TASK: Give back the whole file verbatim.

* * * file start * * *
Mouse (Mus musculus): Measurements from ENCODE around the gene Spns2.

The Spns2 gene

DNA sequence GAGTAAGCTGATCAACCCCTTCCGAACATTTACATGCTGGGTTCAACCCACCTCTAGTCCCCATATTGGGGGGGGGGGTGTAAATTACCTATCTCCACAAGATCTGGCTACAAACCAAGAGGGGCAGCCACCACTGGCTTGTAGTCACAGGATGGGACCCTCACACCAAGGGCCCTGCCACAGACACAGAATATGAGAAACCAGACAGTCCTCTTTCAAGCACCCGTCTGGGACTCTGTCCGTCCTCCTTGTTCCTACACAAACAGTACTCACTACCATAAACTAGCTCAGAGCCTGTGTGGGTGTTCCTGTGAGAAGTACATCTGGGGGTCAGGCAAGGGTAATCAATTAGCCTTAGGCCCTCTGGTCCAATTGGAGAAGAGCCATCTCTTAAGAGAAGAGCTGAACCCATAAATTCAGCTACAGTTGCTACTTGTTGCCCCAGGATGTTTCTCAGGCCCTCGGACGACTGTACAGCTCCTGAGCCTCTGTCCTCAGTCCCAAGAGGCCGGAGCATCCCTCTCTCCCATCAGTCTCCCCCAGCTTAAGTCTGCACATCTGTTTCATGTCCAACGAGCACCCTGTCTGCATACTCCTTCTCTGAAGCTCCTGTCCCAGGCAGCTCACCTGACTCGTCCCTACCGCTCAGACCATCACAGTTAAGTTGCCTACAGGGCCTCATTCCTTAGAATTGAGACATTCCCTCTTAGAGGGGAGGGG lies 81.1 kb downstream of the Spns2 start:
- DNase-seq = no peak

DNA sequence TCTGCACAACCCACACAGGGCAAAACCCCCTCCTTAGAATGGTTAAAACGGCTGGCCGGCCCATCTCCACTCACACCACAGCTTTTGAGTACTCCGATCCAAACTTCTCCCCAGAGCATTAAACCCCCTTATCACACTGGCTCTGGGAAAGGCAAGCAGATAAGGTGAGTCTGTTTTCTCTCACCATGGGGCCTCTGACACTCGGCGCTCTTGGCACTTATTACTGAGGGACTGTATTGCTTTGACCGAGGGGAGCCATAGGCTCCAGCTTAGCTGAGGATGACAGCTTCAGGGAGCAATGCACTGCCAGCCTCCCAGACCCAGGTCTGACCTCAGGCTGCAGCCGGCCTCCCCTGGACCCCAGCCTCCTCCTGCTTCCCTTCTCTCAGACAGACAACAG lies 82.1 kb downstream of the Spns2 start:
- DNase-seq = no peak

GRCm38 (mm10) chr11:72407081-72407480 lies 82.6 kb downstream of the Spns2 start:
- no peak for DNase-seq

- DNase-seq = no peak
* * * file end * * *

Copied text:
Mouse (Mus musculus): Measurements from ENCODE around the gene Spns2.

The Spns2 gene

DNA sequence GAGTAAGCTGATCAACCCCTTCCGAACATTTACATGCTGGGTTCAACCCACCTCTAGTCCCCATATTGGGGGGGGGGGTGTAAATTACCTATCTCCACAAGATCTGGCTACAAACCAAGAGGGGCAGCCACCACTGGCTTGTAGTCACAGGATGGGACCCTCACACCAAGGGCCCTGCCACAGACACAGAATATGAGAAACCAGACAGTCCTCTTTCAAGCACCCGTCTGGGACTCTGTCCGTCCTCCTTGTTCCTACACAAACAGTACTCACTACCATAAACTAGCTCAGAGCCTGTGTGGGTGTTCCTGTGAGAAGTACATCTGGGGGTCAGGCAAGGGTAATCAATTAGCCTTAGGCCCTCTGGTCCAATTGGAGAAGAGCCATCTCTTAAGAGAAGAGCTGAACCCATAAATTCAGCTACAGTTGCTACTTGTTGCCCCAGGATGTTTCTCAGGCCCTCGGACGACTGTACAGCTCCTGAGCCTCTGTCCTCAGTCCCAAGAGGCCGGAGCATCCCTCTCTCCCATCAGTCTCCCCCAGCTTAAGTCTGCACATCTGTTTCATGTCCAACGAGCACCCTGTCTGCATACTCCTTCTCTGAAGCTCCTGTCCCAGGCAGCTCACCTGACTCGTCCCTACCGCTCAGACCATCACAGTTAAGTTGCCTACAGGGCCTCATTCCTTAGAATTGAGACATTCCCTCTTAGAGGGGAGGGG lies 81.1 kb downstream of the Spns2 start:
- DNase-seq = no peak

DNA sequence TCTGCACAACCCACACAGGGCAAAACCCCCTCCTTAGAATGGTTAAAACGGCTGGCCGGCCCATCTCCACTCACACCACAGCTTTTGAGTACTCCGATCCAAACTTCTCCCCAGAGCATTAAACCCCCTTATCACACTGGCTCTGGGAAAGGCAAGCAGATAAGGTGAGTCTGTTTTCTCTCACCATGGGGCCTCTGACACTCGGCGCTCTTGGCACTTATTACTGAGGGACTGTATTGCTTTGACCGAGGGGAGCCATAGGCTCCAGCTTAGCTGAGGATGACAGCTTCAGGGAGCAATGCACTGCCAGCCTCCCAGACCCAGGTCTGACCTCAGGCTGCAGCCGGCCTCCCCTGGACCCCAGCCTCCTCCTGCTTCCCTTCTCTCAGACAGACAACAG lies 82.1 kb downstream of the Spns2 start:
- DNase-seq = no peak

GRCm38 (mm10) chr11:72407081-72407480 lies 82.6 kb downstream of the Spns2 start:
- no peak for DNase-seq

- DNase-seq = no peak